This is our second stay in Boot Key Harbor (Marathon, FL), and after six weeks here, we have concluded that we like this place more than we did the first time. Because we were new to cruising the last time, I don’t think we knew what we were looking for. As the harbor fills up with winter visitors, we understand a little better what draws boaters here. We have discovered that it takes certain characteristics in our surroundings to make us love a place. While there’s no magic formula, we can rate a place based on the presence or absence of these factors. The presence of so many makes Marathon a favorite.
Good Weather—We live on a boat that is not “winter-friendly.” An old Norwegian adage says that there is no such thing as bad weather, only bad clothes. If this is the case, then all of our closets and cubbies are filled with bad clothes. In either case, we like to head south when temperatures begin to drop below 60. Even living in middle-Florida, it can get cold at night. The Keys are a place we can winter without having to tie up to a dock and run space heaters or break out the down comforters. It is sunny and pleasant here most of the time, and there’s almost always a breeze, so that even on hot days it is comfortable in the cockpit.
Clean Water— After the Bahamas, the words “clean and clear” have new meaning. We’re a bit spoiled, I know, but even the less choosy would not use those words for Boot Key Harbor itself. It’s more like a marina than an anchorage, so we don’t really expect to jump in. The water is a murky green and people are constantly buzzing by in dinghies. We don’t even go in to clean the bottom. However, just a short ride out Sister’s Creek, one can find suitable water for swimming, snorkeling, fishing, or scrubbing the bottom. With Sombrero Reef nearby, we have a place to go play and enjoy our watery environment.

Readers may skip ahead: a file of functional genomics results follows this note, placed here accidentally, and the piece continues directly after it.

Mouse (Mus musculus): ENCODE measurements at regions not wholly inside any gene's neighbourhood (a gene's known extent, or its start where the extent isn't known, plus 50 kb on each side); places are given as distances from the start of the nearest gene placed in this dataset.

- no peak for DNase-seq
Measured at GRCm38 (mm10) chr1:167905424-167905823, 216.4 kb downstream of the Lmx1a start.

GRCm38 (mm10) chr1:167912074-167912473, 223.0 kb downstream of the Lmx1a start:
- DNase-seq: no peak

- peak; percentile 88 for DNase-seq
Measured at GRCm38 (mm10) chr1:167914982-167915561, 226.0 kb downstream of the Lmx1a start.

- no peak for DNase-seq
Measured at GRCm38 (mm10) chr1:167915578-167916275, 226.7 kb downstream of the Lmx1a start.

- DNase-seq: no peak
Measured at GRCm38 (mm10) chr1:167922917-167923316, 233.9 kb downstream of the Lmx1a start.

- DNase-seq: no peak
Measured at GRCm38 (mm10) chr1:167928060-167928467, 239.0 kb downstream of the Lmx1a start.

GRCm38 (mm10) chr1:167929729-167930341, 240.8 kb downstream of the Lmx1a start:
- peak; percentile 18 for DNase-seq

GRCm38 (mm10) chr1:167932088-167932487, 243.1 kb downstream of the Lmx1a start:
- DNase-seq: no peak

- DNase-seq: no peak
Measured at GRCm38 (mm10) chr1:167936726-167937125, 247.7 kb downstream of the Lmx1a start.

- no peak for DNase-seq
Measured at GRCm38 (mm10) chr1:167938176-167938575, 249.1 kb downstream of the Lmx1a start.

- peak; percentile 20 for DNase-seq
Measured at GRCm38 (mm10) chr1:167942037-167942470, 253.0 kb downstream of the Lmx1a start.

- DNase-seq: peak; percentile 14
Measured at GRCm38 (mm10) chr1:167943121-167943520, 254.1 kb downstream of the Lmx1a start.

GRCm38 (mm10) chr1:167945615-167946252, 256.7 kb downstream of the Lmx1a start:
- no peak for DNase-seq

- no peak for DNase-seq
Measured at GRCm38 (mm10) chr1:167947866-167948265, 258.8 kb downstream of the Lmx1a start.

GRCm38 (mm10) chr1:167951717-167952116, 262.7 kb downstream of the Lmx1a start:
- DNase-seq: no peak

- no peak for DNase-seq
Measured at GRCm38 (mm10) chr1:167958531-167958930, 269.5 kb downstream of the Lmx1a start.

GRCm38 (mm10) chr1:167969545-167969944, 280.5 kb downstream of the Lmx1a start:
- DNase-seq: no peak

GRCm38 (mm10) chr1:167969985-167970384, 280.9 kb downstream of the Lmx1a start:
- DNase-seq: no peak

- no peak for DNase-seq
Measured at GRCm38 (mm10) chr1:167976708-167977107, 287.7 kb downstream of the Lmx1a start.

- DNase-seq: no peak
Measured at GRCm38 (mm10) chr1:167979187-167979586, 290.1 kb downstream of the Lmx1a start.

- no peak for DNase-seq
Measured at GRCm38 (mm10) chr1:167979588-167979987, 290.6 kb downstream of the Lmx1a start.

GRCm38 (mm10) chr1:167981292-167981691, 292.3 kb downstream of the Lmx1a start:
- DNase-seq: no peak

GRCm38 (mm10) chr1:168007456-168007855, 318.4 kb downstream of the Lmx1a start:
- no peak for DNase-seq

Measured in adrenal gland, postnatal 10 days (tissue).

Islands with Beaches and Trees—The Keys are nothing but islands, and if there is a tree anywhere nearby, all you have to do is look up to find out where our kids have gone. Palm trees, mangroves, banyans—they’re not picky, and there seem to be plenty. And while beaches as we like them are scarce in the Keys, there are a few nice ones close to Marathon, the best of which, Sombrero, is accessible by dinghy and happens to have a great playground as well.
Friends/Community—It took us awhile to make friends here, but now that we have them, coming back to Marathon is like coming home. Most are also home-schooling families, so we’re on the same wave-length (or at least the same schedule). And every time we come, we expand that group of friends! Marathon itself has a very small-town feel to it; everyone knows everyone else. We like the familiar faces in the harbor—people who have lived on their boats here sometimes for decades—who are quirky and kind and add a lot of local flavor to the place. There’s something special about the boating community that reminds me of the neighborhoods of yesteryear when people actually sat on their front porches and everyone helped their neighbors.